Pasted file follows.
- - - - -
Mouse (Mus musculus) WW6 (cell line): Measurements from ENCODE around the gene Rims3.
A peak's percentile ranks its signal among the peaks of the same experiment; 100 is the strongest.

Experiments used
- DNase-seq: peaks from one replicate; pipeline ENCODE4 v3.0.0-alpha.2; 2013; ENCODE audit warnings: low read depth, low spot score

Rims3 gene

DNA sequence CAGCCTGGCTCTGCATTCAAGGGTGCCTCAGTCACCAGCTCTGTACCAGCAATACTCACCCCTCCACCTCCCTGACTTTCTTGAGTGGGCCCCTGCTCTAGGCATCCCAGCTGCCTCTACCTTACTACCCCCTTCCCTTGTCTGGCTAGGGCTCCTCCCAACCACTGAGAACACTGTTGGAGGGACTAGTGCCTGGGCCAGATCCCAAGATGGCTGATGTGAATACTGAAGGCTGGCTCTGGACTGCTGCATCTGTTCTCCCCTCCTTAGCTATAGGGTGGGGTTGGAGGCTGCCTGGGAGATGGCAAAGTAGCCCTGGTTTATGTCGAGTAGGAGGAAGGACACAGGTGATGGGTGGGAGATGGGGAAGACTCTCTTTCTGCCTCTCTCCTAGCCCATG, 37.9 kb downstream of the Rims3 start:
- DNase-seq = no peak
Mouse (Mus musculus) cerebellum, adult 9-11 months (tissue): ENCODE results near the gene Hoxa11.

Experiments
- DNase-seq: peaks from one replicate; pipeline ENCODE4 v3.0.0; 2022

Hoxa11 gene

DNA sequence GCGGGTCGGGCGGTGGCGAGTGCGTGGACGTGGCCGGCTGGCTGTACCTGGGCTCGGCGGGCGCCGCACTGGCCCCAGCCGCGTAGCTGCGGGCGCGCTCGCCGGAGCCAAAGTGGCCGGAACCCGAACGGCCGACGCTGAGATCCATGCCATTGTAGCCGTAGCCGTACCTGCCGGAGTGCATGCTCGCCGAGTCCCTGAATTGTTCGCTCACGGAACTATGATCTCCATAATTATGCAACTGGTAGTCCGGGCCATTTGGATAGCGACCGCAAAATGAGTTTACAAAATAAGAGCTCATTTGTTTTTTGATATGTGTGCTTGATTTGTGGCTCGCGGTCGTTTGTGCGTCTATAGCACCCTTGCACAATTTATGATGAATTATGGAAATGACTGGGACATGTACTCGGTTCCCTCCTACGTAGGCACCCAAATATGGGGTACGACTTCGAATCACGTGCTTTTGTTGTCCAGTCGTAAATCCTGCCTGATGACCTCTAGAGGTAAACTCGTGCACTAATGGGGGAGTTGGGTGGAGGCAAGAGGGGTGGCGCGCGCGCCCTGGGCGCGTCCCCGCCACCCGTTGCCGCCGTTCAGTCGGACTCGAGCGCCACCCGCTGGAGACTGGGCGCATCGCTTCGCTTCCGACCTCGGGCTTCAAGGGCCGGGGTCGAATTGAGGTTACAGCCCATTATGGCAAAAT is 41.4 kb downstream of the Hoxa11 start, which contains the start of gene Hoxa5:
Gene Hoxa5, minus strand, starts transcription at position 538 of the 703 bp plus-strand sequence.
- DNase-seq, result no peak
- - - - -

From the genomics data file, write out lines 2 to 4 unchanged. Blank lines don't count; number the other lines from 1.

A peak's percentile ranks its signal among the peaks of the same experiment; 100 is the strongest.

Experiments used
- DNase-seq: peaks from one replicate; pipeline ENCODE4 v3.0.0-alpha.2; 2013; ENCODE audit warnings: low read depth, low spot score